After Granada I travelled west to the southern tip of Spain, to the port of Algeciras, and to the ferry ticket office where I had to make a decision.

Despite the left side of my brain telling me the logical reasons why I shouldn’t take the afternoon ferry, the emotions and imagination in the right side of my brain were in disagreement. This was the cause of my dilemma, this internal turmoil, the disharmony caused by contrary impulses. For a while I was frozen on the spot while I processed the contradictory signals, my internal programs jammed and frozen. If I were a computer then an hourglass would be turning, or a beachball spinning, while the internal processors hummed. In the end, it wasn’t a calculation that provided the answer but simply one word from a poem called ‘The Explorer’ that I had read as a teenager: “Go!”

On the ferry I spotted two student backpackers reading the Hitchhikers Guide to Europe so I asked if I could borrow it for a short while, and they agreed. I was looking for places to stay in Tangiers but by chance I came across an interesting fact that would change the course of my journey, and indeed my life. It said that every night at midnight there is a train from Tangiers to Marrakech. Wow! Without thinking, I knew I had to take that train.

After buying my train ticket I still had time to look around Tangiers in the early evening. It was crowded as I walked through the narrow streets with my rucsac. It was here that I suffered an attack, which you could describe as being mugged, or robbed. A old man thrust his hand into my pocket and pulled out everything, but most of it dropped to the floor, a collection of tickets, some bank notes and other bits of paper I’d been carrying. It was a clumsy and foolish attempt at pickpocketing and I wasn’t harmed. The man ran away and people in the crowd shouted at him as he escaped. I picked up the various things he’d dropped and moved on. I was shaken and decided to lie low, so found a quiet cafe and sat in one of its dark corners, licking my psychological wounds while keeping a watch out for further danger. Most of my money was in the other pocket: he’d been unlucky as well as cack-handed. I decided to put my cash even further out of reach and shoved it inside my jeans and down into my underwear. I passed the time here as the clock ticked slowly towards midnight.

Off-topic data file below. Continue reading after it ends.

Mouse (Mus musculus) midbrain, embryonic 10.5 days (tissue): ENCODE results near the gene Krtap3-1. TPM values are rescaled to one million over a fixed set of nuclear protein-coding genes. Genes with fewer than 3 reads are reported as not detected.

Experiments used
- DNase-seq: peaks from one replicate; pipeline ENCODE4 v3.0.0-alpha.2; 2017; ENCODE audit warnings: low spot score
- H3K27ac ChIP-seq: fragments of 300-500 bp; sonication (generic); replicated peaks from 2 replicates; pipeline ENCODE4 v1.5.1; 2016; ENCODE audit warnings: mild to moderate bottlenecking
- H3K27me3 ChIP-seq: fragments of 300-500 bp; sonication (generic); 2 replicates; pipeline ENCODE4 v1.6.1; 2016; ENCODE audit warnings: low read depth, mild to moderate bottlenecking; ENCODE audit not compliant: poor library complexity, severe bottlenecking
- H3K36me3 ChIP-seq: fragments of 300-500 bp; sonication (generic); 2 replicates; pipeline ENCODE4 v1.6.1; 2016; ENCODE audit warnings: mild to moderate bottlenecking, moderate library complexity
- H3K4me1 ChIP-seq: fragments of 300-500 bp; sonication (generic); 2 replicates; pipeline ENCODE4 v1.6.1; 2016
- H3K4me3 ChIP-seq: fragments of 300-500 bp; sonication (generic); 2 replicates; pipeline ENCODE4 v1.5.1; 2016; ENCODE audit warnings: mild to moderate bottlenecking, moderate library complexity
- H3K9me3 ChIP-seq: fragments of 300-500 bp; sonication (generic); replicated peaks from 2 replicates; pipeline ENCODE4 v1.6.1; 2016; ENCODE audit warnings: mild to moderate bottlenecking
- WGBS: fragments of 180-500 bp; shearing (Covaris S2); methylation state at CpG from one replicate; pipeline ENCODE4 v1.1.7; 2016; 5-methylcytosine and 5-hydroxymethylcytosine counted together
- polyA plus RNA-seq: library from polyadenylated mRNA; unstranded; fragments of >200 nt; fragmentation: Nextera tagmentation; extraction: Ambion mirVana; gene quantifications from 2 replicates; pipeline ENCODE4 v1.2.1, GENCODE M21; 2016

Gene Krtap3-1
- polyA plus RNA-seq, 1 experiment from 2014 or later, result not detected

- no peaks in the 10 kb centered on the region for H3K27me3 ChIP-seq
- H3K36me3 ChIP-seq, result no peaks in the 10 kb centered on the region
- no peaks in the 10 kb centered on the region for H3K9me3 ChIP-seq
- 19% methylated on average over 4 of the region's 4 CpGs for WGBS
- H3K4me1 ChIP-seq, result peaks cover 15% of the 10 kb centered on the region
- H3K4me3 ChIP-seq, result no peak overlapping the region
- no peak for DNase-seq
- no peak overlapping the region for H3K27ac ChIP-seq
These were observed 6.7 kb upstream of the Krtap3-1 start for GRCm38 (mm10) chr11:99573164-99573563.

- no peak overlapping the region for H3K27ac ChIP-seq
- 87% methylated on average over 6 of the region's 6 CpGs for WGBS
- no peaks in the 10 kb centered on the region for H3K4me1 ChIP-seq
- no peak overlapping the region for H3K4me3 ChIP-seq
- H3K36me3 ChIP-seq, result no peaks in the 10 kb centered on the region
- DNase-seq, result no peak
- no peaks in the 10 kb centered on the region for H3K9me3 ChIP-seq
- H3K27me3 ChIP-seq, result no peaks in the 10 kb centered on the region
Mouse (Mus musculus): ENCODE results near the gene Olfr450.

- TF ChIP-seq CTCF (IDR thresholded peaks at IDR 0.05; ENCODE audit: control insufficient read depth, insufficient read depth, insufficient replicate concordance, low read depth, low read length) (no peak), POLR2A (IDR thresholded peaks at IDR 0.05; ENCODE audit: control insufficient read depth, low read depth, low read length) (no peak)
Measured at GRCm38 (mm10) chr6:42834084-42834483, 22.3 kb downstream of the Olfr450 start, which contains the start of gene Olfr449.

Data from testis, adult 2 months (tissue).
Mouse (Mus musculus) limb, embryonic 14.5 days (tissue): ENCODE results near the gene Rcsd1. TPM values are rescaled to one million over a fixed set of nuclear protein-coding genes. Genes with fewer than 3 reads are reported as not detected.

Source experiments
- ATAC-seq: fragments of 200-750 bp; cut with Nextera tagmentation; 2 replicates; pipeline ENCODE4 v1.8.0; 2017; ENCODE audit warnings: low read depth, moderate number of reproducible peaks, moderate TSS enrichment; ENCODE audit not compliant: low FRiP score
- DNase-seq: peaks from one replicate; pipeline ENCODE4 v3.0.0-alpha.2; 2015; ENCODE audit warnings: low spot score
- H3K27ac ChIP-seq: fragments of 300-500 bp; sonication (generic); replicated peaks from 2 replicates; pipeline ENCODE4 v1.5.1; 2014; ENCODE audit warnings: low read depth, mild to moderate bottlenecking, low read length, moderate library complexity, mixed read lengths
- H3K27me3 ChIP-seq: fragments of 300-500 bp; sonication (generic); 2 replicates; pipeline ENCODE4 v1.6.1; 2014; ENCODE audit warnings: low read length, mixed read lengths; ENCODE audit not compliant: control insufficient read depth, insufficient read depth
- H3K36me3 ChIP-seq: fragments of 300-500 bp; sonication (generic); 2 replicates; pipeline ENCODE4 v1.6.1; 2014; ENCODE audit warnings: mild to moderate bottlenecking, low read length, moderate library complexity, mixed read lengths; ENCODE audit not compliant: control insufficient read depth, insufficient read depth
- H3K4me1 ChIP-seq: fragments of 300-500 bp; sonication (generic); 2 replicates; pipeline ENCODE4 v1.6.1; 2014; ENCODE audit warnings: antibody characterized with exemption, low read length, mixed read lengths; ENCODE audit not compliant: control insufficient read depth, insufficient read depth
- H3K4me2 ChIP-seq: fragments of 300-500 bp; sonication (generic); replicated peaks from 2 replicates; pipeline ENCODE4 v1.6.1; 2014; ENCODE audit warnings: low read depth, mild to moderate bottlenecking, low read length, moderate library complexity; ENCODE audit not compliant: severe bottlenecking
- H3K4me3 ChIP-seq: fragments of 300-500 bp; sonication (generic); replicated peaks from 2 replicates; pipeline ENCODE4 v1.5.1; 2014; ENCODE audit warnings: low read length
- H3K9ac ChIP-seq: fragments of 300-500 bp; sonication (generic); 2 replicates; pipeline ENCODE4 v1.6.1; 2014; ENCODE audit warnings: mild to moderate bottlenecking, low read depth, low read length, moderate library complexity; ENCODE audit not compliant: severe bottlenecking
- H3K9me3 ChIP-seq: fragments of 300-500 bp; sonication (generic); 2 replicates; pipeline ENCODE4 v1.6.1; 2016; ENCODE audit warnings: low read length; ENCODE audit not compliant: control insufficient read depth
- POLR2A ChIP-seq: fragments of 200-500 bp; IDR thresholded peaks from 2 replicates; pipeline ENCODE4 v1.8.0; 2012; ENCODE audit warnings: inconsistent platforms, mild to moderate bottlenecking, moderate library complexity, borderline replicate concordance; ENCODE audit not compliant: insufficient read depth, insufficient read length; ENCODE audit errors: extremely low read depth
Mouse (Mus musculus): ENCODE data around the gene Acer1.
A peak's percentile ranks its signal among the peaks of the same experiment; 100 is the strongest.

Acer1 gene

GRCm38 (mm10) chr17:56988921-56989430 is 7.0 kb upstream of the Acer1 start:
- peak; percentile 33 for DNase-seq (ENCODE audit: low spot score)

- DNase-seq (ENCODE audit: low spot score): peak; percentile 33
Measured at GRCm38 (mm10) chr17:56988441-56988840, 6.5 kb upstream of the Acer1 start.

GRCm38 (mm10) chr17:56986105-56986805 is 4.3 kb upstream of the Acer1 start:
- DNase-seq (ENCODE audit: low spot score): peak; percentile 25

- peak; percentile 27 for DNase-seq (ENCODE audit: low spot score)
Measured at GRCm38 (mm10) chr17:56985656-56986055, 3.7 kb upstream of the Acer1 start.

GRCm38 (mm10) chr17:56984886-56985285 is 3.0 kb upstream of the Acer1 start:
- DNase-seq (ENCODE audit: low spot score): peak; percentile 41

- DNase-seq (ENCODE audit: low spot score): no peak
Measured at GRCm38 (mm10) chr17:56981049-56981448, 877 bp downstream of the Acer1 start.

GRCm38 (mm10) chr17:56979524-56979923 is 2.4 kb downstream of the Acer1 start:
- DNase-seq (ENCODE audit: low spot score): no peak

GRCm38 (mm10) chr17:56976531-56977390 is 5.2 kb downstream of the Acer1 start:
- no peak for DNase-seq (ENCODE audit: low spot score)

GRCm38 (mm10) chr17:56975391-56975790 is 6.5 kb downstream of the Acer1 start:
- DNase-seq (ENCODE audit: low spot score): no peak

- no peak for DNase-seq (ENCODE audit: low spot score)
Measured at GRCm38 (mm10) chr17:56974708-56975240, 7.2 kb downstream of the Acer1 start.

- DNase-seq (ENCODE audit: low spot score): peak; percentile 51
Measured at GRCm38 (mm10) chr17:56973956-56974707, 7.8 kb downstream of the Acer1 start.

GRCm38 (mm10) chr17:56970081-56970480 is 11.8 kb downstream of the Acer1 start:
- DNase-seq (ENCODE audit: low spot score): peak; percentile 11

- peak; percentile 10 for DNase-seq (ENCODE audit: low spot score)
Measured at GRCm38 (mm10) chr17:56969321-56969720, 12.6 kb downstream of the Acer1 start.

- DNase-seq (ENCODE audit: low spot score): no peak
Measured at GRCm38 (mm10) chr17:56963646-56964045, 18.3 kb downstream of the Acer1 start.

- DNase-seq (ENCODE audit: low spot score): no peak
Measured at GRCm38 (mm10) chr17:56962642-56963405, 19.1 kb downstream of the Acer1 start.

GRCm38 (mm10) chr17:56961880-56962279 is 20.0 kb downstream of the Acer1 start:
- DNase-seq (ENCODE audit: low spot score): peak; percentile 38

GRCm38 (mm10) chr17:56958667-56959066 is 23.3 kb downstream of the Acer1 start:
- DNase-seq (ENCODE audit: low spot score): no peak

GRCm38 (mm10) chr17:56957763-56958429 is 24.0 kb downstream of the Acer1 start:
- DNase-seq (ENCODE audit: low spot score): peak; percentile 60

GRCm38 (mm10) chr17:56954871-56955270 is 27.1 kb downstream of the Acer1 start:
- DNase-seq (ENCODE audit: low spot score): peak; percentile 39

It was only a short walk from the cafe to the central train station of ONCF (Office National des Chemins de Fer du Maroc – the National Office of the Railroads of Morrocco), its name an indication of Morocco’s history as a French colony. Here I found my train and carriage, and at midnight a whistle was blown on the platform and the train started to move on its long journey south. After a while I slept. Perhaps it was the squealing of the brakes, or the juddering halt that woke me in the half light just before dawn. I peered sleepily out of the window to see where we were and saw immediately a sign on the station platform stating clearly “Casablanca”. Casablanca!! A major city in Morocco of course, but my immediate thoughts were of the classic romantic film of the same name, set in this very city, in the black and white days of the second world war. That was all I saw of Casablanca, just its station platform (until many years later, though that’s a different story).

A Norwegian nurse on the train, who now lived in Morocco, gave me his advice about what not to eat and drink to ensure that I didn’t get what he diplomatically described as a “loose stomach”. I definitely didn’t want one of those, particularly when travelling alone, and especially when it was doubtful that I had any valid insurance for medical treatment.